I've been reviewing crime fiction for well over a decade on-air, in print, and on-line, and always look for something original. I found it in Justin Evans's amazing 2011 thriller The White Devil, my favorite crime book of the year.
Ask yourself what's worse: thinking you saw a ghost or having it confirmed that you did see a ghost?
Andrew Taylor faces that creepy dilemma and a lot more in a book that ingeniously mixes literary detective work, a horror story, young love, academic satire, and cultural conflict between Americans and Brits. If that sounds like a lot, well, Evans is terrific enough to keep all the balls in the air at the same time. The White Devil is truly one of the most compelling thrillers I've read in the last few years.
The title should is an obvious clue you're signing up for a dark thrill ride since it's the name of a play by John Webster, one of those grim Jacobean authors given to writing about ghosts, conspiracies and revenge.
Sinister revenge is at the heart of the book, but Taylor doesn't want anything dark at all when he comes to Harrow. He's screwed up big time at his previous prep school and this is his last chance, made possible only because his father gave Harrow a lot of money. He wants clarity and good grades, but he bears an unfortunate resemblance to Lord Byron, who also attended Harrow two hundred years ago. And Byron left some bitterness behind, bitterness that reaches out from another dimension and snares Taylor.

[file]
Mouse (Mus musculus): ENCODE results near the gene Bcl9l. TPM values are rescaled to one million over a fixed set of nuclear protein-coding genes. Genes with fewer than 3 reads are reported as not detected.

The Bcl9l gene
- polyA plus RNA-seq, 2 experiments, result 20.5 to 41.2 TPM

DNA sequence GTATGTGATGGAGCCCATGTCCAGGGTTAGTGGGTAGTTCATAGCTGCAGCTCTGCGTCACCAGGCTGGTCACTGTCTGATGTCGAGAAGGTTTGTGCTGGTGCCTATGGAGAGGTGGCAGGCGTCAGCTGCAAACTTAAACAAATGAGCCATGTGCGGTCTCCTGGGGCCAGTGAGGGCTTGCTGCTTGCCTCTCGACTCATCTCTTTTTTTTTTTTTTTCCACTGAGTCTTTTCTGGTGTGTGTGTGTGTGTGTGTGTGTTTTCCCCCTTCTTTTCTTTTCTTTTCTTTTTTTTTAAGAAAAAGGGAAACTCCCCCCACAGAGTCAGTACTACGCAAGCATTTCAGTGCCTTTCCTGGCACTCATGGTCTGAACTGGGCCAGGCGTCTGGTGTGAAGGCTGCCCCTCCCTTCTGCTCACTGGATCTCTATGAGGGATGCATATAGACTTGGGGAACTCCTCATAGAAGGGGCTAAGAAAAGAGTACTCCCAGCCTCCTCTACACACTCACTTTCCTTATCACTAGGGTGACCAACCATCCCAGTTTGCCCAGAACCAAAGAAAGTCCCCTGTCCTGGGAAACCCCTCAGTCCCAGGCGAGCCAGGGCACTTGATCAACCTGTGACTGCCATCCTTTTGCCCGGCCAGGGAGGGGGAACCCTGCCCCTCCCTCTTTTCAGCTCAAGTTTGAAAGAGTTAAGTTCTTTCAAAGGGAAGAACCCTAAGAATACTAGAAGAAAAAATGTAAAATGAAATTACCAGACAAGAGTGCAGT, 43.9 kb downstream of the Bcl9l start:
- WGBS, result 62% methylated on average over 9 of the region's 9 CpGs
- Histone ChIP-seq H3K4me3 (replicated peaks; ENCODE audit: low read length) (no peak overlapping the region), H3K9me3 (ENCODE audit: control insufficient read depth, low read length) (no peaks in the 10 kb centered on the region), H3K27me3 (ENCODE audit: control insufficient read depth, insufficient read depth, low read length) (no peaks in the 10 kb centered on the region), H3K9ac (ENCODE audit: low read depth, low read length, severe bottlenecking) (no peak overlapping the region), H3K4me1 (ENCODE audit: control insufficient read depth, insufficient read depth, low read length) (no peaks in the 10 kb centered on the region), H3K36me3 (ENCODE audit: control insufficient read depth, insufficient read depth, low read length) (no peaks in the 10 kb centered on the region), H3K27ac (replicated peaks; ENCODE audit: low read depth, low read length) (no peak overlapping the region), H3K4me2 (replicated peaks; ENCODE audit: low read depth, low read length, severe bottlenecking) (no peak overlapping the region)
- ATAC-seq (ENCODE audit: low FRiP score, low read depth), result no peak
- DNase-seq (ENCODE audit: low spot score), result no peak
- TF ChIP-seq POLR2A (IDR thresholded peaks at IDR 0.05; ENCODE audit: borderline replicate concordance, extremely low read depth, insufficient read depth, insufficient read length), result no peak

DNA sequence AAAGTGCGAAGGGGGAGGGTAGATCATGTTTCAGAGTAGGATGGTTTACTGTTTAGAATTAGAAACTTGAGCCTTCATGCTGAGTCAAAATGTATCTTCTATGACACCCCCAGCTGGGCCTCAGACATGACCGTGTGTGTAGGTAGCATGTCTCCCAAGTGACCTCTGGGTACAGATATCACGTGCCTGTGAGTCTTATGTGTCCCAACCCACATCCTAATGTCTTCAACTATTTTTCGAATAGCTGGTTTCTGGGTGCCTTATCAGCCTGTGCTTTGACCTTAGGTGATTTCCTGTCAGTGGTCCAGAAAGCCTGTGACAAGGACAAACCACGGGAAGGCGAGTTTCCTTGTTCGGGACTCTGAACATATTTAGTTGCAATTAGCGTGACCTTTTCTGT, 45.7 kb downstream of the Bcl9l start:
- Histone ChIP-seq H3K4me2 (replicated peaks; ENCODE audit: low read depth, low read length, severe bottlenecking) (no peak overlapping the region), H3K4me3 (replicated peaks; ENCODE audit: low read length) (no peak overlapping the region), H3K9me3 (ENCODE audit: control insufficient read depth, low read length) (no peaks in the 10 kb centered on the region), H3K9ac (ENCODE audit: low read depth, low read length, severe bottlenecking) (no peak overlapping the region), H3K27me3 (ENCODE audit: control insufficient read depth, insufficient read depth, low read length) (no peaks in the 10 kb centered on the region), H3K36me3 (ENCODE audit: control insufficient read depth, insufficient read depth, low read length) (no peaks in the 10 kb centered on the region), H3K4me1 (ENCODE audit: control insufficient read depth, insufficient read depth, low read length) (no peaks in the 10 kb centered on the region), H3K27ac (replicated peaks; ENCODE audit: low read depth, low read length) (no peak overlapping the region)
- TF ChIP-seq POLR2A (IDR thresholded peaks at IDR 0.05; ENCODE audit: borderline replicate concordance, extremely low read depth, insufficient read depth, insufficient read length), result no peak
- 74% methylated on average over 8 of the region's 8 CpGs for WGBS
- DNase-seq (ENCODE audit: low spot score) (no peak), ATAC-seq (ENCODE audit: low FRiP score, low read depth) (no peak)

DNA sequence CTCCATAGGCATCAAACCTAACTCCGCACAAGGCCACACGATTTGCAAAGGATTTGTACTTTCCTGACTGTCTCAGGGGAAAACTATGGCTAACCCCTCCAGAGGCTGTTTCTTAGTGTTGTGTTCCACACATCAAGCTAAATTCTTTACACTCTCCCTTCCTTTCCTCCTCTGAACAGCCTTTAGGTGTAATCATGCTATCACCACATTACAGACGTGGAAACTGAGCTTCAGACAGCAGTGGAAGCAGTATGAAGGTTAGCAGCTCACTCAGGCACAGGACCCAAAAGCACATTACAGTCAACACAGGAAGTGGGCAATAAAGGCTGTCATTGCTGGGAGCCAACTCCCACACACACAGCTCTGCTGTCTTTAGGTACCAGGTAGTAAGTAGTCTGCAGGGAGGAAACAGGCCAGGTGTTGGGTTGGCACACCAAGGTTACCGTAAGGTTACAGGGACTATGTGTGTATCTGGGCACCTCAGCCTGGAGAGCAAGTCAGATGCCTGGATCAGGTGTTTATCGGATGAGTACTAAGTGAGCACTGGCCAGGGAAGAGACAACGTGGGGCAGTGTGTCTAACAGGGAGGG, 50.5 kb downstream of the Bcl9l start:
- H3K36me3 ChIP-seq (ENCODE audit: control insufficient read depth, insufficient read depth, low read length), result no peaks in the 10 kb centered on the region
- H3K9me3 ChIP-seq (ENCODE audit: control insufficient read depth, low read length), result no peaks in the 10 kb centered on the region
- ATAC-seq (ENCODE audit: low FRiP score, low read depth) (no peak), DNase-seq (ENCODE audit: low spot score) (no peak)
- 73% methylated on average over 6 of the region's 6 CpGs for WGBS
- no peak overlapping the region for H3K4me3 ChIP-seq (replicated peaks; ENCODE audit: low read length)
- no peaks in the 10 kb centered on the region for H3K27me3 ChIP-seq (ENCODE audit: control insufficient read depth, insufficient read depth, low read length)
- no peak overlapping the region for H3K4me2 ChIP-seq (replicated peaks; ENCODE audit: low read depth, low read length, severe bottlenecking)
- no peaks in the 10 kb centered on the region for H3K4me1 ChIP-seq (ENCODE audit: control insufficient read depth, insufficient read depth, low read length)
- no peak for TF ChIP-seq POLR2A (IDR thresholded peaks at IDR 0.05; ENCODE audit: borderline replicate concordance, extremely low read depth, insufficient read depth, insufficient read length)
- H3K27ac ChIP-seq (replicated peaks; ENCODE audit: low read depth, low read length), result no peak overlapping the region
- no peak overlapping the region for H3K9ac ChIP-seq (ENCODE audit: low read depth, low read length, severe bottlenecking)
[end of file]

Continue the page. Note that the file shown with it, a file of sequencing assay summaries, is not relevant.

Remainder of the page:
The writing in this novel is quietly beautiful and so balanced, so appropriate to the material that despite the propulsive story, I stopped now and then to read passages aloud to my spouse or just to myself. I wanted to savor and share the excellence of a superb storyteller. When it was over, I felt lucky to have spent a weekend with this gifted writer's second book, even though I lost some sleep because the book was so fine it was hard to let it go.
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